• Barry Turner
Part of the The Statesman’s Yearbook book series (SYBK)


Egyptian control was established over Semitic Amorite tribes in the Jordan valley in the 16th century BC. However, Egypt’s confict with the Hittite Empire allowed the development of autonomous kingdoms such as Edom, Moab, Gilead and Ammon (centred on modern Amman). The Israelites settled on the east bank of the Jordan in the 13th century and crossed into Canaan. David subjugated Moab, Edom and Ammon in the 10th century but the Assyrians wrested control in the 9th century, remaining until 612 BC. Nabataea expanded in the south during the Babylonian and Persian periods until conquered for Rome by Pompey in the 1st century BC. Afer Trajan’s campaign of AD 106, the Jordan area was absorbed as Arabia Petraea.


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Further Reading

  1. Department of Statistics. Statistical Yearbook Google Scholar
  2. Central Bank of Jordan. Monthly Statistical Bulletin Google Scholar
  3. Dallas, R., King Hussein, Te Great Survivor. 1998Google Scholar
  4. George, Alan, Jordan: Living in the Crossfre. 2006Google Scholar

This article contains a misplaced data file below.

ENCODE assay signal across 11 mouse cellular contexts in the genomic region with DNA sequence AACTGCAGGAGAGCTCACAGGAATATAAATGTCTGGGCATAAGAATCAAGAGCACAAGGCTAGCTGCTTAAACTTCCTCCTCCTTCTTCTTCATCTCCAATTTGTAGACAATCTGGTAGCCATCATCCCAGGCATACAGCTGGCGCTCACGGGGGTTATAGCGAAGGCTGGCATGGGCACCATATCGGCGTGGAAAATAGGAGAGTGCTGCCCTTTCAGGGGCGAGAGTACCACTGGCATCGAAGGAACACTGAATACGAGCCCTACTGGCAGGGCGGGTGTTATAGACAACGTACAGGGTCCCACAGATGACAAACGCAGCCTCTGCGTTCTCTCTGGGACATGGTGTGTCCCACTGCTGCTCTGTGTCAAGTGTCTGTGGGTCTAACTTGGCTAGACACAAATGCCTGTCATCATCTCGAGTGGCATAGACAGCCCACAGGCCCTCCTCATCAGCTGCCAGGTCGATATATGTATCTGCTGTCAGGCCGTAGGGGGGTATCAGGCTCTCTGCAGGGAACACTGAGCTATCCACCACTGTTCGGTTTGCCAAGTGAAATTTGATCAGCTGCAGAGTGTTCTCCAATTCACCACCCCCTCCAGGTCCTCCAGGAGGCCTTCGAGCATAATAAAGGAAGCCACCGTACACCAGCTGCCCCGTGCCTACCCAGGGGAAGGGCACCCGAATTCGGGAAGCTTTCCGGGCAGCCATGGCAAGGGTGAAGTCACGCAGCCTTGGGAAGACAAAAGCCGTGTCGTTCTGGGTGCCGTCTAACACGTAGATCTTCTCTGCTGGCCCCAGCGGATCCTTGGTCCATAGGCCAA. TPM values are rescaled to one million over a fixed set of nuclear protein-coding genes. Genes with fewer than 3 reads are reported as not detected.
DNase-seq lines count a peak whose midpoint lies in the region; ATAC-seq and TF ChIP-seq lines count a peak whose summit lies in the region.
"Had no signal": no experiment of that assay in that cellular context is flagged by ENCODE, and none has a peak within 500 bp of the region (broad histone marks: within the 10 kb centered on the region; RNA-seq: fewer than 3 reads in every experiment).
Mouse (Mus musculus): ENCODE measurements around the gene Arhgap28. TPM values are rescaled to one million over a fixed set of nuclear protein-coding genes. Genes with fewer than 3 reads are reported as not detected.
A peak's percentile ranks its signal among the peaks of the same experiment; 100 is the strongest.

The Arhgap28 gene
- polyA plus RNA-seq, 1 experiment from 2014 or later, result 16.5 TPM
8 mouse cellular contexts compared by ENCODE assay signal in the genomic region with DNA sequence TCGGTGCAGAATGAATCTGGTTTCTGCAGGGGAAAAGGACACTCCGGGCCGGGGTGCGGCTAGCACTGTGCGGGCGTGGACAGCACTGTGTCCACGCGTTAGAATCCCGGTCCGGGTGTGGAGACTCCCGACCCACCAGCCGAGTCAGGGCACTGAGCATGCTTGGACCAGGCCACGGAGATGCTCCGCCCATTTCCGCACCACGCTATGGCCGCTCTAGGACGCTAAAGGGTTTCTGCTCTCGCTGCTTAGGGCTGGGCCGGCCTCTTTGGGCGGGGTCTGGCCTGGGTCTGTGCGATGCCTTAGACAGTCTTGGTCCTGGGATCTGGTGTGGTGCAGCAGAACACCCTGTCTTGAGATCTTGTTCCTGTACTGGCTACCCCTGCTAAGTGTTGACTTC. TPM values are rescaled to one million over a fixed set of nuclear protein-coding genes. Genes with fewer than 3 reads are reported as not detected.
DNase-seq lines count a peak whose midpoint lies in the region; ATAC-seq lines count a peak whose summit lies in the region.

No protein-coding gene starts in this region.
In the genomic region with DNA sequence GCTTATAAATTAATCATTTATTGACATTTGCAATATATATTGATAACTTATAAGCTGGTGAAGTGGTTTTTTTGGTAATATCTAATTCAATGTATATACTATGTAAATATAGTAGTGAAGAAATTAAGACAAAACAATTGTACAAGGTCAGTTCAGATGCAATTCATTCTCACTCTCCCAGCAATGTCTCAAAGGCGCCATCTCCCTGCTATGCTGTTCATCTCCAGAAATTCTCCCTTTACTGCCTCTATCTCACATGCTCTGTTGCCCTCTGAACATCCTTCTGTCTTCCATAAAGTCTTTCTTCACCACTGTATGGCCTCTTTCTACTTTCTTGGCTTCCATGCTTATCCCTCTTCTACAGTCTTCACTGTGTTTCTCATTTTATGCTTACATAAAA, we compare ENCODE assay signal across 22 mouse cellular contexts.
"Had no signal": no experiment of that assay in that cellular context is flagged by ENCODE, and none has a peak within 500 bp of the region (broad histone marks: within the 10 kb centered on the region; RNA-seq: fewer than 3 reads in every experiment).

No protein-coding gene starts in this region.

5. Lucas, Russell E., Institutions and the Politics of Survival in Jordan: Domestic Responses to External Challenges, 1988–2001. 2006Google Scholar
  6. Rogan, E. and Tell, T. (eds.) Village, Steppe and State: the Social Origins of Modern Jordan. 1994Google Scholar
  7. Salibi, Kamal, Te Modern History of Jordan. 1998Google Scholar
  8. Satlof, R. B., From Abdullah to Hussein: Jordan in Transition. 1994Google Scholar
  9. Wilson, M. C, King Abdullah, Britain and the Making of Jordan. 1987Google Scholar
  10. National Statistical Ofce: Department of Statistics, P. O. Box 2015, Amman.Google Scholar

Copyright information

© Palgrave Macmillan, a division of Macmillan Publishers Limited 2011

Authors and Affiliations

  • Barry Turner

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